Paul A. Eisenstein is publisher of The Detroit Bureau. He has more than 30 years of experience covering the auto industry for a broad range of print, broadcast, and electronic media.
Reducing Your Danger on the Road
With a goal of zero highway deaths in the near future, automakers are developing technologies that could keep you and your clients safer when you’re out house hunting.
November 22, 2016
After a decade of steady decline, the number of Americans killed on U.S. highways jumped by about 8 percent in 2015, and the toll is getting higher this year. There are any number of explanations, including the use of cell phones and texting behind the wheel. Every day, real estate professionals take not only their own lives in their hands but also those of clients they drive around from showing to showing. Fortunately, new vehicle safety technology could make agents’ jobs much less perilous on the road.
Federal safety regulators — and more than a few top auto industry executives — are beginning to paint a very different picture of roadway safety for the future: Imagine a time when there are zero fatalities on U.S. roads, says Mark Rosekind, head of the National Highway Traffic Safety Administration. “We can prevent them. Our drive toward zero deaths is more than just a worthy goal. It is the only acceptable goal.”
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Is it achievable? Can all highway deaths be eliminated? Even if the number doesn’t reach zero, there is a growing consensus that the vast majority of highway crashes, injuries, and fatalities could be eliminated within the next few decades. “Today, the automobile finds itself at a significant turning point,” Carlos Ghosn, the CEO of the Renault-Nissan Alliance, wrote in an op-ed for the 2014 World Economic Forum in Davos, Switzerland. “With the help of policymakers providing clear regulatory oversight, [new] technologies could lead to ‘zero fatality’ roads within our lifetimes.”
In fact, while NHTSA and the U.S. Department of Transportation believe it will take 30 years to achieve its target, Swedish automaker Volvo says it is aiming for zero deaths in any of its new products built after 2020. Last year, Volvo opened a new research and test center specifically focused on eliminating crash fatalities.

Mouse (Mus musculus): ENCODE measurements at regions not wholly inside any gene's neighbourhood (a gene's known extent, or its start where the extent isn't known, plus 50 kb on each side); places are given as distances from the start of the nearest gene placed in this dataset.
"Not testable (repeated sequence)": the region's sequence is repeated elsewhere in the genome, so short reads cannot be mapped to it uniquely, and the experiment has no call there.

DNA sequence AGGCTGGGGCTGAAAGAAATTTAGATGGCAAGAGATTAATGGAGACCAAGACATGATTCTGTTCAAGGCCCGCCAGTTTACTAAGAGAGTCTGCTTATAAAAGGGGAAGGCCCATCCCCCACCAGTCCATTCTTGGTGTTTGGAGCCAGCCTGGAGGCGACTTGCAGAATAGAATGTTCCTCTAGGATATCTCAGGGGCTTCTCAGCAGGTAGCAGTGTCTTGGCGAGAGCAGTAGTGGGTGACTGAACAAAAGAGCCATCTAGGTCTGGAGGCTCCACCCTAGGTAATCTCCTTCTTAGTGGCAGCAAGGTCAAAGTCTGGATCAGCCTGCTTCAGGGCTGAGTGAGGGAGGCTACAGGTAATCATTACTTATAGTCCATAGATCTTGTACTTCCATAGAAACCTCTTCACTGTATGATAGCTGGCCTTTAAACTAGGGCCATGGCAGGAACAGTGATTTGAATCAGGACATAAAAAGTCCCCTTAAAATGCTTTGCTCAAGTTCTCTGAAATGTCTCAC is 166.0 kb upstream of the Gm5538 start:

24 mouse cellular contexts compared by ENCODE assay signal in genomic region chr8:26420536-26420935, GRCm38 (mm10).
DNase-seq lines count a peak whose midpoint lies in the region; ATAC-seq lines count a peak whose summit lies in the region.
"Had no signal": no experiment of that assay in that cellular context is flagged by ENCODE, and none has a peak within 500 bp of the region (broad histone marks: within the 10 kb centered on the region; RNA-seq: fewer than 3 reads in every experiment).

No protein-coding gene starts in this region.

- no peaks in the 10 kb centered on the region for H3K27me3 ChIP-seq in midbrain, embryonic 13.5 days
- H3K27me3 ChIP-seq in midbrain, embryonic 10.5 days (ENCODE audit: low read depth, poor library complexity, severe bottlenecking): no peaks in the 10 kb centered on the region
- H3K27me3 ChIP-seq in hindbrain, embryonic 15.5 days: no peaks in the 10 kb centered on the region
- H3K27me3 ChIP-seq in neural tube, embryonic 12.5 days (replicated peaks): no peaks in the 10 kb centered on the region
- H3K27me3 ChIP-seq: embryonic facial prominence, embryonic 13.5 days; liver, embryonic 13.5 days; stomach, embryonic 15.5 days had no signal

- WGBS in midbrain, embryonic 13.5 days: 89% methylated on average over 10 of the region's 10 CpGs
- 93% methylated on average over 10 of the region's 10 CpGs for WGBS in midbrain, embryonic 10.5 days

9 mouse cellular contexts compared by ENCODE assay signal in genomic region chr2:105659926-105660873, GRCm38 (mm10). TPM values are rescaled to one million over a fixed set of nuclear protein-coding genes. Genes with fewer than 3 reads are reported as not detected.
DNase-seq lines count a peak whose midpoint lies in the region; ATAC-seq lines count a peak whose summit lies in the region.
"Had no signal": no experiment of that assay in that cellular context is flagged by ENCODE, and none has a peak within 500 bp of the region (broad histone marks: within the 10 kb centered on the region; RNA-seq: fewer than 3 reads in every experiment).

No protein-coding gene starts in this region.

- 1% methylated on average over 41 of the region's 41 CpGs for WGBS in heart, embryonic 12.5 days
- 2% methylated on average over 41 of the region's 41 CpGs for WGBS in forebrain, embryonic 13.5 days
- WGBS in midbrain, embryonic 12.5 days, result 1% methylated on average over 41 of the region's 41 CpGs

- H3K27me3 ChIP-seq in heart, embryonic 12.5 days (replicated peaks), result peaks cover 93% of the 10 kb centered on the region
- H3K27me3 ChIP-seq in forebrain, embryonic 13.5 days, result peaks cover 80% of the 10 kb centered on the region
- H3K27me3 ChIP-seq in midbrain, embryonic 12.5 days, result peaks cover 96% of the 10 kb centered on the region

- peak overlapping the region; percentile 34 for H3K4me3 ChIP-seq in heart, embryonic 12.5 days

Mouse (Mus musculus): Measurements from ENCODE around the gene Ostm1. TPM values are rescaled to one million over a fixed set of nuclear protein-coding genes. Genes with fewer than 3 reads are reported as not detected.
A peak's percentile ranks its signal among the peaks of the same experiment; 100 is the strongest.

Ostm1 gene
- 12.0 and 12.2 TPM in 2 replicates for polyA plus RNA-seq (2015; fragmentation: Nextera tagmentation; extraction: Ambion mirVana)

Annual highway deaths peaked in 1972 at 54,589, but safety systems such as airbags and three-point belts helped bring that figure down to 32,000 early this decade, a decline of around 40 percent. Last year, highway deaths climbed back to 35,092. Those numbers actually understate the transformation, as Americans today drive far more miles than they did four decades ago. In 1964, there were 5.39 fatalities for every 100 million vehicle miles traveled. That dipped to just 1.1 in 2013, the lowest figure ever recorded.
New technologies have been responsible for some of the biggest improvements in recent years. Electronic stability control, for example, has cut the number of deaths in single-car crashes by half, noted Jessica Cicchino, director of research for the Insurance Institute for Highway Safety. Reaching for a goal of zero, “a lot of it is going to come from smart cars,” she added, especially with the advent of fully autonomous and driverless vehicles.
But not all the solutions will be high-tech. Roundabouts have been shown to reduce crashes at intersections, for example, and the IIHS is pressing states to roll back speed limits. The insurance trade organization claims 33,000 people have died since federal maximums were eliminated 20 years ago.
There remain plenty of skeptics, including some within the safety community, like Amnon Shashua, founder of and chief technology officer at Mobileye, an Israeli-based company whose artificial vision technology is used in a number of smart car systems now on the road, as well as autonomous vehicle prototypes.
“Zero accidents will never happen,” he cautioned in an interview earlier this year. There will be trees that fall on passing cars in a storm, sinkholes that open up in a roadway, and other unpredictable events. That said, even if improved roads and vehicles can reduce fatalities only by “three orders of magnitude,” the impact would be substantial — perhaps 350, rather than 35,000, deaths a year.
The reality is that we may always suffer some highway fatalities, acknowledges IIHS research chief Cicchino, but “it’s not acceptable to have anyone die on our roads, so we shouldn’t accept a number any higher than zero.” And, for the first time since Henry Bliss became the first American known to have died in a car crash on Sept. 14, 1899, the idea of truly death-free highways seems a real possibility.